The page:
Hit hard by hefty outflows on Federal Reserve's plan to exit stimulus, Indian rupee today closed at an all-time low of 59.57 against US dollar retreating from nearly 60-levels on suspected RBI intervention and pep talk from government.
At the Interbank Foreign Exchange (Forex) market, the domestic currency commenced sharply lower at 59.50 a dollar from yesterday's close of 58.70 and dipped further to log its all-time low of 59.93 as market participants panicked after US Federal Reserve chief Ben Bernanke said USD 85 billion a month bond buying programme may be slowed down from this year.
The rupee saw a marginal recovery to end at 59.57, still down 87 paise or 1.48 per cent over Wednesday's close, after Chief Economic Advisor to Finance Ministry Raghuram Rajan said the government is ready to take steps to curb volatility and is "not short of instruments" to tackle slide in the rupee.
"Today's movement is knee-jerk reaction of market to Fed Chairman's comments. We saw a lot of panic in market which was sentiment driven, pushing rupee to touch all-time low. Also, possibly there was some intervention by RBI near low levels," said Hemal Doshi, Currency Strategist, Geogit Comtrade.
Continued selling by foreign funds in equities also put pressure on the rupee as overseas investors pulled out over Rs 2,000 crore today.
The dollar index was up by 0.72 per cent against a basket of six major global rivals after the Federal Reserve said the central bank may have scope to reduce the pace of monthly bond purchases, if the economy improves in line with its forecasts, shattering the global stock as well as forex markets.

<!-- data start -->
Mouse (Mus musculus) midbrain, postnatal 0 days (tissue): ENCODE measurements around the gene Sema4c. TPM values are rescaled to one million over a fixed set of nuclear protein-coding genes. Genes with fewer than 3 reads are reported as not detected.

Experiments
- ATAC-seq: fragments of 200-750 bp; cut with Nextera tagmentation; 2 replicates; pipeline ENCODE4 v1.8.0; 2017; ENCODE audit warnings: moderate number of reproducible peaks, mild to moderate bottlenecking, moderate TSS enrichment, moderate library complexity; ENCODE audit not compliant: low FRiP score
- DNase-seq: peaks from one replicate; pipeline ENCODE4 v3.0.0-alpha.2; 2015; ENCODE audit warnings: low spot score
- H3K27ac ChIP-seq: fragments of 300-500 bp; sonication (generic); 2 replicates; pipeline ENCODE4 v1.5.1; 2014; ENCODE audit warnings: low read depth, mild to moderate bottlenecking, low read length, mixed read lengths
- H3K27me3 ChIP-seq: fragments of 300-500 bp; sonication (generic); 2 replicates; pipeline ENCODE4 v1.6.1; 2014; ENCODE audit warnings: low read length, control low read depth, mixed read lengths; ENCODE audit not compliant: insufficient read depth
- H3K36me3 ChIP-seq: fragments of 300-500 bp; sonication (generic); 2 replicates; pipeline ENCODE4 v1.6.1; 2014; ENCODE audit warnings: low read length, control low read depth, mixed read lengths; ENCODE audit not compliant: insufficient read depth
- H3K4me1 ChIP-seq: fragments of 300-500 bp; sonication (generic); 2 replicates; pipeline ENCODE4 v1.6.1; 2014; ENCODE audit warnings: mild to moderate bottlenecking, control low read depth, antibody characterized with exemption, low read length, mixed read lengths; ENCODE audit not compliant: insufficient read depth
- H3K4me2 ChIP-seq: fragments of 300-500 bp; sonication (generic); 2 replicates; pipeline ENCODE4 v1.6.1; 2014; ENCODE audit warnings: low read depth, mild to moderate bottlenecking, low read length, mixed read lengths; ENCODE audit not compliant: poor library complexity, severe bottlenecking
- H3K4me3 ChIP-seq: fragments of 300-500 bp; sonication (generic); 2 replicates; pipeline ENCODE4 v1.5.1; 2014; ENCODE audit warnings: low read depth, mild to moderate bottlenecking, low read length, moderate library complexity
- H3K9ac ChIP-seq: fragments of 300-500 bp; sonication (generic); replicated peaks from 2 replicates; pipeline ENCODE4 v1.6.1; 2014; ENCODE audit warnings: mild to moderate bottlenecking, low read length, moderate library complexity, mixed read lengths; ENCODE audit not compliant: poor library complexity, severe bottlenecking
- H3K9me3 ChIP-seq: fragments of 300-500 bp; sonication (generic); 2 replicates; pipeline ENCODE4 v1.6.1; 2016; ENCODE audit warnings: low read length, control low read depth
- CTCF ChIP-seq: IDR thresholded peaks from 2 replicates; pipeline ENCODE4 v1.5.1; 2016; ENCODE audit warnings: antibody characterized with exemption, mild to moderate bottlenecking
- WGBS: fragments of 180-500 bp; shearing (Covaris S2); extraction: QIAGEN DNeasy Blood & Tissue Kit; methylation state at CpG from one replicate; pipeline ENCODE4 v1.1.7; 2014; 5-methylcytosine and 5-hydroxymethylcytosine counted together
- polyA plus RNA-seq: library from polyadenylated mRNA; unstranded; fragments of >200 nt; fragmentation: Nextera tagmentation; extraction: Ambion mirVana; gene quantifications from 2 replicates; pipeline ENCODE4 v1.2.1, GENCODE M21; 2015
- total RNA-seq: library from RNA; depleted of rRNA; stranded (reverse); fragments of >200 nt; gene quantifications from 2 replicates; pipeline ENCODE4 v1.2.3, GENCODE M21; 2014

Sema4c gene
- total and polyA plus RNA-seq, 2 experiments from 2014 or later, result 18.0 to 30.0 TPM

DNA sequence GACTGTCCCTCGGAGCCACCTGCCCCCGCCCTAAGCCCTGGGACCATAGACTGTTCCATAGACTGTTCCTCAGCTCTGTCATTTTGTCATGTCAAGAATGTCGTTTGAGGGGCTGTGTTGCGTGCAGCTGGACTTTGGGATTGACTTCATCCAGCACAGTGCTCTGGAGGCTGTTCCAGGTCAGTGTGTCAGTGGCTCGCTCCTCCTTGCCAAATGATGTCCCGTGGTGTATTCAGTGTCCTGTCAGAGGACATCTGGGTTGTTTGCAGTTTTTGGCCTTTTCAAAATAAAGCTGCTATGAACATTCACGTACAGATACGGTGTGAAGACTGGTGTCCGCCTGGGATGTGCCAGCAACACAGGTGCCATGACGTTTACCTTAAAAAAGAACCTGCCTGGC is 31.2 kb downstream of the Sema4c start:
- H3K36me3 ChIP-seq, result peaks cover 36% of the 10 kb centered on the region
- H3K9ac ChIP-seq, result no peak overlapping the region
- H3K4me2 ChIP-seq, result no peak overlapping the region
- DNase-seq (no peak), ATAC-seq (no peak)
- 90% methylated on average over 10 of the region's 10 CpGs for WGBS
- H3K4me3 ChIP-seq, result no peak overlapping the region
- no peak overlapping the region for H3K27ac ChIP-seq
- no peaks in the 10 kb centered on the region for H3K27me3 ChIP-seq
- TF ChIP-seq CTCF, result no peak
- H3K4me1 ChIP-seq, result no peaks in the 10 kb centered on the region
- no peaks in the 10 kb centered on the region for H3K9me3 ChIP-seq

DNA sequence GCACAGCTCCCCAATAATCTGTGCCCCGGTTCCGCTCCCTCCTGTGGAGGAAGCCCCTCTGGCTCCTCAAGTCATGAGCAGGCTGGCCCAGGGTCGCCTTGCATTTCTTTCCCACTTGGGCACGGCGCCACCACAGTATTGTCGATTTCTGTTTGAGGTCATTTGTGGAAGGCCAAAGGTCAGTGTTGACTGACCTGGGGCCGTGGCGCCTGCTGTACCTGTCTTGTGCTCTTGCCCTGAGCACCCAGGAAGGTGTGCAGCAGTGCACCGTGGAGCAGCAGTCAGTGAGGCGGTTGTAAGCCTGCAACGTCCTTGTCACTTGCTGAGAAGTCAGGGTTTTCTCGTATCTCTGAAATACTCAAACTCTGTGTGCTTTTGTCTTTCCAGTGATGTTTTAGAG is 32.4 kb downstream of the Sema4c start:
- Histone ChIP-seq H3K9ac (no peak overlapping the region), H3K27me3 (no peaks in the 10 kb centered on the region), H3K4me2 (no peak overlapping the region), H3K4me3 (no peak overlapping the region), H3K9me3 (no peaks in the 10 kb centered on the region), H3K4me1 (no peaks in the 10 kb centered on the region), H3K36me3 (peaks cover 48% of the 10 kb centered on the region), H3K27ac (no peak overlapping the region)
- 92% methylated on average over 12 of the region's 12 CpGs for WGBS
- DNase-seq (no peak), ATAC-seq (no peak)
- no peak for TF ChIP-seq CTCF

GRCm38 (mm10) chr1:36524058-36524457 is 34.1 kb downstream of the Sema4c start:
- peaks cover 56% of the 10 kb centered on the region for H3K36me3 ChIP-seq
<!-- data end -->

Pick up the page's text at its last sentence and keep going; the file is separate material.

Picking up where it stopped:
"Ballooning current account deficit and cloudy outlook of reforms have added to the local currency's woes. Outlook of rupee is expected to remain weak till structural steps are taken to improve CAD...," said Kuntal Sur, Director, KPMG.
The Indian benchmark S&P BSE Sensex today tanked by over 526 points, biggest fall in 21 months, to end at over two month lows.
The rupee's massive fall today is also due to heavy debt outflows, said traders. The economic logic for foreign funds to invest in domestic debt instruments is withering away as yield differentials are narrowing fast, they added.
Amid concerns that a weak rupee is set to make imports costlier, including oil and other commodities, and have a cascading effect on inflation, Planning Commission Deputy Chairman